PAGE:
Recently, I spent a few days in New York City, as a mini-vacation and as a way to step away from my usual mundane life in the middle of Maine to experience a little, as we Mainers would say, “cul-cha.” In just a few short days, I crammed in visits to museums, a play, whisky tasting and even a performance of Mozart’s Cosi fan tutte at the Metropolitan Opera.
One of the museum visits was to The Cloisters, the Metropolitan Museum of Art’s home for medieval art. It’s a bit of a hike to The Cloisters, but from previous visits, I knew it was worth the effort. Among its more famous holdings is the impressive seven-tapestry drama “The Hunt of the Unicorn,” from Belgium, around 1500.
Given that the museum is focused on medieval art from Europe, the subject of a lot of the art is, in one way or another, Christianity. There are paintings and sculptures and altarpieces, featuring Madonna and Child, or stories from the Gospels, especially from the end of the earthly life of Jesus Christ.
During this particular visit, I found myself paying close attention to the smaller pieces, items that were likely in a home for personal or family devotions. This piece is a portable devotional shrine focusing on Virgin and Child, from early 1300s France:
Although I suspect that there are Christian homes that continue to hold such devotional pieces, they are certainly not central to the current practice of the faith, especially in the United States. We’ve “moved on” to other methods of devotion. As post-Enlightenment people, devotional materials, particularly among Mainline Protestant churches, involves written material, like the “Daily Devotional” offered by the United Church of Christ or “God Pause,” provided by Luther Seminary.
The ways of practicing the faith have evolved, and continues to evolve. We are presently in the midst of a time that seems so full of evolution of faith practice that it’s hard to keep up with all of the changes.
At Old South, we are very much a twentieth-century, traditional church. Our worship and devotional style hasn’t changed much since the 1950s. For those who gather, it’s a meaningful way of practicing the faith. For many of our children and grandchildren, however, it is not.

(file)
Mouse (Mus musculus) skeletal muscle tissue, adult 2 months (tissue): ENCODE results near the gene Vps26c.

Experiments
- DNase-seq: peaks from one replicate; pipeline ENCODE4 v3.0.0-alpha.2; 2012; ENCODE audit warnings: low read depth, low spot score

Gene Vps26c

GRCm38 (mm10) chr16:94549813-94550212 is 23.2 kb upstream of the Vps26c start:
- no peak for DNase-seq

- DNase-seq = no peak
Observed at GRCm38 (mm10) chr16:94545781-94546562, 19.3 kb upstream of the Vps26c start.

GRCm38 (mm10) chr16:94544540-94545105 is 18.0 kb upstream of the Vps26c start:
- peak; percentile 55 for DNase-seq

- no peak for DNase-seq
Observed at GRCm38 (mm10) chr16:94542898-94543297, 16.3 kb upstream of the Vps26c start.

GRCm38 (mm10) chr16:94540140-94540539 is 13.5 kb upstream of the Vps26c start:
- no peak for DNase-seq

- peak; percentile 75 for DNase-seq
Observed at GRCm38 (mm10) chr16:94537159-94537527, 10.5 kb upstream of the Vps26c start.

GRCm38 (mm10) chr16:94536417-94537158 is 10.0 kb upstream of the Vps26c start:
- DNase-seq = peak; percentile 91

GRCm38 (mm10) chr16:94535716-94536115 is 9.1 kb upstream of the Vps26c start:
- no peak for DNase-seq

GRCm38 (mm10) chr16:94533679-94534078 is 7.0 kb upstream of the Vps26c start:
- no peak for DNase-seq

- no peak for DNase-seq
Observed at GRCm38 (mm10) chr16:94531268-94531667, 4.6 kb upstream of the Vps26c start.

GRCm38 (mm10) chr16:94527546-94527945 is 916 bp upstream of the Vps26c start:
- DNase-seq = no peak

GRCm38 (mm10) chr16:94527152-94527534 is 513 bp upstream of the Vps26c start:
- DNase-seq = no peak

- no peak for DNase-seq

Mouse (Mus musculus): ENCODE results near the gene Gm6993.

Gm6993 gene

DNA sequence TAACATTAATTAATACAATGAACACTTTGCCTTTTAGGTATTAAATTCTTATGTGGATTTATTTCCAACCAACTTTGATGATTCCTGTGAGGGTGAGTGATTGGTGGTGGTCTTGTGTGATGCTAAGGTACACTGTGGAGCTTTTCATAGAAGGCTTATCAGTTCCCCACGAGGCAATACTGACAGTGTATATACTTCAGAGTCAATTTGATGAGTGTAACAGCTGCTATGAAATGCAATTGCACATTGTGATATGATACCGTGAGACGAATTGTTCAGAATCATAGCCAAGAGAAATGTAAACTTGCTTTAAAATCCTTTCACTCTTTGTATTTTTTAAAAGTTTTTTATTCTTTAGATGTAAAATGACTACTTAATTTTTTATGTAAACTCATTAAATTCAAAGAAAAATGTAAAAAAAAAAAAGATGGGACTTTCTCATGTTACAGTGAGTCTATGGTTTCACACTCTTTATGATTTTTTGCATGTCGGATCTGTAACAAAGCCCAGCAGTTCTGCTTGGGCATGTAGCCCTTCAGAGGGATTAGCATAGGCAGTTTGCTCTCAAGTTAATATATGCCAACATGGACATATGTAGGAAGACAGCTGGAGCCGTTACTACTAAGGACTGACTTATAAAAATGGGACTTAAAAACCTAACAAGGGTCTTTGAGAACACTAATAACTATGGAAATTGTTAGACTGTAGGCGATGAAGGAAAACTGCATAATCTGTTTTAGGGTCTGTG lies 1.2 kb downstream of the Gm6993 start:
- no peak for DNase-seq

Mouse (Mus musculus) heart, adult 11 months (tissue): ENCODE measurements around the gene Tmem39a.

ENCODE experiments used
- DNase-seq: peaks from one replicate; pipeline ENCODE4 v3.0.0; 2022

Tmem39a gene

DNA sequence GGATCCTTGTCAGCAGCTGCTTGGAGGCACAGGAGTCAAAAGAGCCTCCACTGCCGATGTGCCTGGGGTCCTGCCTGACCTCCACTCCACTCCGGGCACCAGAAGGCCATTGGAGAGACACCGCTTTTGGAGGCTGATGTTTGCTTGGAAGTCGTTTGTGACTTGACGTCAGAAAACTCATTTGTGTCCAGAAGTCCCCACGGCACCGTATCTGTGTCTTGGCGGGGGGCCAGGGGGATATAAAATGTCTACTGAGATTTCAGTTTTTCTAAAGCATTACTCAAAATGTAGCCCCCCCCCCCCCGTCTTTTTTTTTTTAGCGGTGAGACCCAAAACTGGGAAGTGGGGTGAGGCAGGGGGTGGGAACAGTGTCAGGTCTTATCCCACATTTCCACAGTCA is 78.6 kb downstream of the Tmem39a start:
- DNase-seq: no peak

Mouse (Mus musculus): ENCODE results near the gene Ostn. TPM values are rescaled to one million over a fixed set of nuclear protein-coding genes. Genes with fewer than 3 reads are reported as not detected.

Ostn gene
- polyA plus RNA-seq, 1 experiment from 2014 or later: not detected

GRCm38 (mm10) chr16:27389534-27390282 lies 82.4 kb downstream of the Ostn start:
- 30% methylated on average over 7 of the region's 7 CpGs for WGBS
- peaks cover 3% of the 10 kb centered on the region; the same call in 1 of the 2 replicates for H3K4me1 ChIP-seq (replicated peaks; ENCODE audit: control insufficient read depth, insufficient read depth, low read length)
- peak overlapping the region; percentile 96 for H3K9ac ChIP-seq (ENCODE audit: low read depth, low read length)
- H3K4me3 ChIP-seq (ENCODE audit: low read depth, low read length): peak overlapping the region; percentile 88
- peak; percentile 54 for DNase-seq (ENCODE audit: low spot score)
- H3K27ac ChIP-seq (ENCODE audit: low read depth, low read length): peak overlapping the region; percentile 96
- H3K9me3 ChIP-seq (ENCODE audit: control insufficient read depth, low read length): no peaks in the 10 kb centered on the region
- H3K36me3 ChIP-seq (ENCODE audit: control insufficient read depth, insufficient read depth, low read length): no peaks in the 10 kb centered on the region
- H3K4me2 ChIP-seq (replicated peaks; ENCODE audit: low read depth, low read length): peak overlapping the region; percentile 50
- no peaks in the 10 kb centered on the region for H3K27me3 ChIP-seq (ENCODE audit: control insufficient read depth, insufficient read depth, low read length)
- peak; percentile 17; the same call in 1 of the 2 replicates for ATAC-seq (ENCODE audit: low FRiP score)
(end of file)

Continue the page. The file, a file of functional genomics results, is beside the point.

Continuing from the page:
When people at Old South start talking about the churches in the area with full parking lots, “Why can’t we be more like them?” I ask them if they are interested in attending worship that is more in a theater-type space, with a rock band and a (male) minister in jeans who offers a long sermon. I don’t even need to get past the rock band part of the description to know that they are not interested.
And that’s okay.
The ways of Christian practice and devotion have evolved and changed in lots of ways over a long period of time. This isn’t the only time of great change.
As I gazed upon those lovely pieces of personal devotion at The Cloisters, now trapped behind glass in a museum, I wondered how my own practice of worship and devotion will be remembered years from now. Will some museum display a worship bulletin or perhaps offer a place where visitors can watch a video of worship?
The ways of worship and devotion change over time. The temptation may be to make judgments regarding forms of worship and devotion that are different from one’s own. But, it’s important to refrain from such judgments. Worship and devotion change over time, but that doesn’t mean that we are marching toward “better” worship and devotion, nor is one way or another clearly more pleasing to God. From what we learn in the Holy Scriptures, God doesn’t seem all that swayed by popularity.
One may find connection to God through personal shrines or through singing familiar hymns or through a band playing contemporary praise music. What’s important is that connection, and the sense of meaning and authenticity in one’s worship. Our devotional life ought to remind us, again and again, that to worship God is to understand deeply that we are not God. Nor can any one person or group claim to know God fully.
The ways of worship and devotion change and evolve, but worship and devotion isn’t like buying a car. A newer way may not be better, more powerful, more efficient, or even packed with improved safety features. Whether we choose a newer way or stick with the more traditional, it’s about worship and our connection to the Creator. It’s about being the Church of Jesus Christ, sharing hope and love as best we are able. And always coming back to the source of our life, and offering our thanks and praise.